The Pope's Critics

When Karol Wojtyla became Pope in 1978, he was a young and fit 58, ruddy-faced, shaped by the outdoors, vibrant with energy. He took the names of the two Popes of Vatican II, John XXIII and Paul VI, to signify his intention of putting Vatican II into practice as thoroughly round the world as he had already done in Krakow.

One thing was unusual: This new Pope saw the whole Church spread around the planet as one People of God, and his own task as Pope as that of becoming a "universal Pastor." Wherever he went, he surrounded himself with bishops from all over, to show that the papacy is a brotherly teaching office, not a kingly one. Catholic "progressives" in North America, however, will never forgive him. I have met two priests who say with some intensity that they pray every day for his speedy passage to God. Former priest James Carroll calls for the Pope's resignation, and preposterously describes the Pope's policies as "anti-reform--closed, secretive, dishonest, totalitarian."

"Progressives" such as Carroll have developed their own legend about Vatican II. They imagine that Vatican II repealed the strong papacy of Vatican I and even the Council of Trent, and gave the Church over in a revolutionary way to "the people of God." Power to the people!

Last weekend in Boston, for instance, a new organization called Voice of the Faithful compared its own uprising to the U.S. War of Independence in 1776. They predicted a new democratic church, run from the bottom up. Some 66 theologians calling themselves Catholic sent them a letter of theological support.

This new group is trying to decide whether the new church it is founding will be Anglican (that is, Catholic, but without a Pope, sailing with the winds of the times) or Congregationalist (that is, parish-centred and parish-led, with as little to do with bishops and Pope as can be worked out). The one thing clear is that this new group does not want to be Catholic, as Catholic has been understood by, say, the Councils of Trent, Vatican I, and Vatican II. And as Paul VI, and John XXIII and on back, understood it.

The "progressives" will not forgive John Paul II because what they call sexual liberation the Pope, in a quite well-founded, traditional way, regards as the tyranny of the libido, a form of slavery. Whereas they want eagerly to accept the norms of secular society on divorce, homosexual acts, premarital sex, and other pelvic desires, the Pope stands with "the democracy of the dead," the voice of the faithful of the past, so many martyrs, so many lovers of chastity. The Pope's unflinching stand is an outrage to those who regard "Vatican II" as their own playpen, within which to do what they feel like doing. In their minds, "Vatican II" overturned everything unpleasant and challenging in the teaching of the Church. It left them feeling liberated. At this late date, they don't want to re-examine their own legend.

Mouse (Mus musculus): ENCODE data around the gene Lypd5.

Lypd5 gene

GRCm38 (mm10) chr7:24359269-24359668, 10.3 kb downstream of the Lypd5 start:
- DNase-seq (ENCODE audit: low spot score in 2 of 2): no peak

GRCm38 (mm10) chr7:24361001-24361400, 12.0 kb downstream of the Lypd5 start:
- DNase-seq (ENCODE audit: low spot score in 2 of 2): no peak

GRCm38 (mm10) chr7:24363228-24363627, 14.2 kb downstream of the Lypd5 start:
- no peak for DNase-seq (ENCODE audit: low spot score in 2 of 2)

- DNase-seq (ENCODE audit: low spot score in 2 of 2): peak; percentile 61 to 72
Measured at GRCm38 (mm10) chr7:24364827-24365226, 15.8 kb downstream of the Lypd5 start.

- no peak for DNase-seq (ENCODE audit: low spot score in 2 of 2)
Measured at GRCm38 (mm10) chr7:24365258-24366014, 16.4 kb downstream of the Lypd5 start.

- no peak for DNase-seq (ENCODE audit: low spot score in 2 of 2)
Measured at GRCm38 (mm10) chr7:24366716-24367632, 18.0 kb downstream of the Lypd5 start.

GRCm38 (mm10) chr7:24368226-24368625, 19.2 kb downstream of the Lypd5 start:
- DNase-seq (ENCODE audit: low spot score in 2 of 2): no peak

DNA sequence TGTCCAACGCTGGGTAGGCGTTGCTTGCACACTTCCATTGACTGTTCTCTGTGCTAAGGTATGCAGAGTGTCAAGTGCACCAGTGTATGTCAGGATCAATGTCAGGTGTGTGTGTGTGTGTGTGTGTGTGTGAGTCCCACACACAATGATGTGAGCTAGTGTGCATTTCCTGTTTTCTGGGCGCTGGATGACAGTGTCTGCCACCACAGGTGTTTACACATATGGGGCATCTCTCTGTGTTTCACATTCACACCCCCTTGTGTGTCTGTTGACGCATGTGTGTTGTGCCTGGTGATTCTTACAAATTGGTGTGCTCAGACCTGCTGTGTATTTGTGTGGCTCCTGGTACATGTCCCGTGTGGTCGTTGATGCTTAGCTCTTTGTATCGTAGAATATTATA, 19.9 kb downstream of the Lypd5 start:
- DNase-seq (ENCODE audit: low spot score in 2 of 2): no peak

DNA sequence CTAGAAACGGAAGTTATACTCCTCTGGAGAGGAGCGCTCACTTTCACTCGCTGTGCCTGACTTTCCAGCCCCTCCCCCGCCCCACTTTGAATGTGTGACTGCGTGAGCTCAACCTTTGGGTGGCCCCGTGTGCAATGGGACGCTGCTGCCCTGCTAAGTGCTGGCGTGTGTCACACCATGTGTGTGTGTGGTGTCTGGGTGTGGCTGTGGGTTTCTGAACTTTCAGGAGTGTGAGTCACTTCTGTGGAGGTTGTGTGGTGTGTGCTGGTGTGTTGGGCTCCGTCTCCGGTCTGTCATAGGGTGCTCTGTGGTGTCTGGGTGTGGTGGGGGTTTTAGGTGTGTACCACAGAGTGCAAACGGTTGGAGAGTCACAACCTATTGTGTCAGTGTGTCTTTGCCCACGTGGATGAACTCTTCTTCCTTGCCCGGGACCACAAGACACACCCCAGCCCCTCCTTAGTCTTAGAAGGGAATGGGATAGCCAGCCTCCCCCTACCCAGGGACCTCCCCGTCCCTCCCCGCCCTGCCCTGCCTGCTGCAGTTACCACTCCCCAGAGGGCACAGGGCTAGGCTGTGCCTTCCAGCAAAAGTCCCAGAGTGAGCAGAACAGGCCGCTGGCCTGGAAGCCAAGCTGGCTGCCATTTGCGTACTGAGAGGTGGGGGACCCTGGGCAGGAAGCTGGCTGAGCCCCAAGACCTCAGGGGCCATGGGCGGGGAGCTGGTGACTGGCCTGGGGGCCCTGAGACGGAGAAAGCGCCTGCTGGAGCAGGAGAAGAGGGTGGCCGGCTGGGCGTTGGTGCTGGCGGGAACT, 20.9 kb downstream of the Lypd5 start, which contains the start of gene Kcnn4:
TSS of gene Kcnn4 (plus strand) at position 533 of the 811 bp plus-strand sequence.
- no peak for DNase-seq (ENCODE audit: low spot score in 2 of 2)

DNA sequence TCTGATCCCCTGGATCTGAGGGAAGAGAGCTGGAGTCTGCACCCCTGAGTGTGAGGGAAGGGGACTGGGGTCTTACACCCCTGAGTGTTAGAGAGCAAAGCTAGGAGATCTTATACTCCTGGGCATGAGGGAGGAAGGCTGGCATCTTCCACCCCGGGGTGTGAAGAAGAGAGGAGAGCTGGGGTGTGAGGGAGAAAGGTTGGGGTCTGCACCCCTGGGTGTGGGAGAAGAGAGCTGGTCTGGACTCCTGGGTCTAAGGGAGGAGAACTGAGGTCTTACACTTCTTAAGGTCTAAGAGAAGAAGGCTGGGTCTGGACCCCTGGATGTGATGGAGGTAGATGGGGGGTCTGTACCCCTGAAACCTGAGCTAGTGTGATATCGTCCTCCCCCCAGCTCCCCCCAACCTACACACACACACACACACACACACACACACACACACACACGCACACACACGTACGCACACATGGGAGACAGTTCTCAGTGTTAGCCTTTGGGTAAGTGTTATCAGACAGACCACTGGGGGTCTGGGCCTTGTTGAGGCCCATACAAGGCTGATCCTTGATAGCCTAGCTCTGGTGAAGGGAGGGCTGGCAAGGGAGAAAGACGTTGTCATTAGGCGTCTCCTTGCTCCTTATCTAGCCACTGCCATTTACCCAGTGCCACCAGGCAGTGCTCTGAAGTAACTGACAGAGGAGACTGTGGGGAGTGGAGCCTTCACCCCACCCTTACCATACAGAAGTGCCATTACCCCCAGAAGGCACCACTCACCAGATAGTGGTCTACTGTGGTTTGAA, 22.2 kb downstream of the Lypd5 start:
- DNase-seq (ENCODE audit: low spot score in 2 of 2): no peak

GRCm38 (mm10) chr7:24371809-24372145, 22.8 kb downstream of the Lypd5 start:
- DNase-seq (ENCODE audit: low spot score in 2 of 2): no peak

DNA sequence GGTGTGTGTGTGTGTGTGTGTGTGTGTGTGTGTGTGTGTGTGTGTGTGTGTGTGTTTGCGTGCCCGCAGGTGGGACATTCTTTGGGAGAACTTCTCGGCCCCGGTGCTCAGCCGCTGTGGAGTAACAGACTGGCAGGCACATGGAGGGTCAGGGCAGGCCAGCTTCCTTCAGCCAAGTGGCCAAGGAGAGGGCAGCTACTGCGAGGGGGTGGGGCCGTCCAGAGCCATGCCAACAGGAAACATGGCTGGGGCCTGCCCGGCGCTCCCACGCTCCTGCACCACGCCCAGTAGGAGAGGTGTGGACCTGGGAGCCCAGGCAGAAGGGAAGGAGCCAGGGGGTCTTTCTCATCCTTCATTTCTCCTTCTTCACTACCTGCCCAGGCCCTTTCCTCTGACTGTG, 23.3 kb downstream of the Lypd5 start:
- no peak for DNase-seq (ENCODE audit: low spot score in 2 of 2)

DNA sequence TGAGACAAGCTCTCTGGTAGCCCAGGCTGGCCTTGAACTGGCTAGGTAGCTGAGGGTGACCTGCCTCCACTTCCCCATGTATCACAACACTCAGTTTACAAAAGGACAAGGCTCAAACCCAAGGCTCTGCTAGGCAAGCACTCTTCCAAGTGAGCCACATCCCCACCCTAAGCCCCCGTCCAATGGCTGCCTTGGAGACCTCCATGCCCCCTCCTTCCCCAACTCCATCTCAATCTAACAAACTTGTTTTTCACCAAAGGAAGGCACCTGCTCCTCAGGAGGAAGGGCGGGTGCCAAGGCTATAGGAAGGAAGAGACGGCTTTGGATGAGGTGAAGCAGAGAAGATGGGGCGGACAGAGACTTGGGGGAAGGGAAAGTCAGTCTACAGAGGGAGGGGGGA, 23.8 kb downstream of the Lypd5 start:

Among the most powerful and deeply resented of the Pope's initiatives is the new, phenomenological foundation he has given "the theology of the body." "Progressives" avoid arguments at that depth. But it is exactly the unity which the Pope sees between soul and body, the unity arising from our persons being thoroughly embodied, and our bodies being thoroughly pervaded by our personhood, that makes the Pope's vision seem so "together." He looks at young people whole. He calls them to their wholeness.

That is what young people are responding to.

Richard McBrien, the theologian at the University of Notre Dame who has not had three kind words for Karol Wojtyla in 24 years, says that the Pope is now too weak, too ill, to be the kind of "draw" that he used to be.

There was never a day on which Richard McBrien could "draw" one hundred thousand young people (much less, think of that as a "low turnout.") I have never had such a day myself.

For Pope John Paul II, anything less than a crowd of four or five million, such as he has had several times since 1978, seems like an intimate gathering.

No man in history has been physically seen by so many people in the flesh at any one time. Altogether, cumulatively, certainly no one comes even close. Those who see him in Toronto will be joining the largest cumulative crowd ever to see one man in history. It is as if he has wanted to bless physically every man and woman on the planet. Even his critics. Even his enemies.

Michael Novak is the George Frederick Jewett Scholar in Religion, Philosophy, and Public Policy at AEI.

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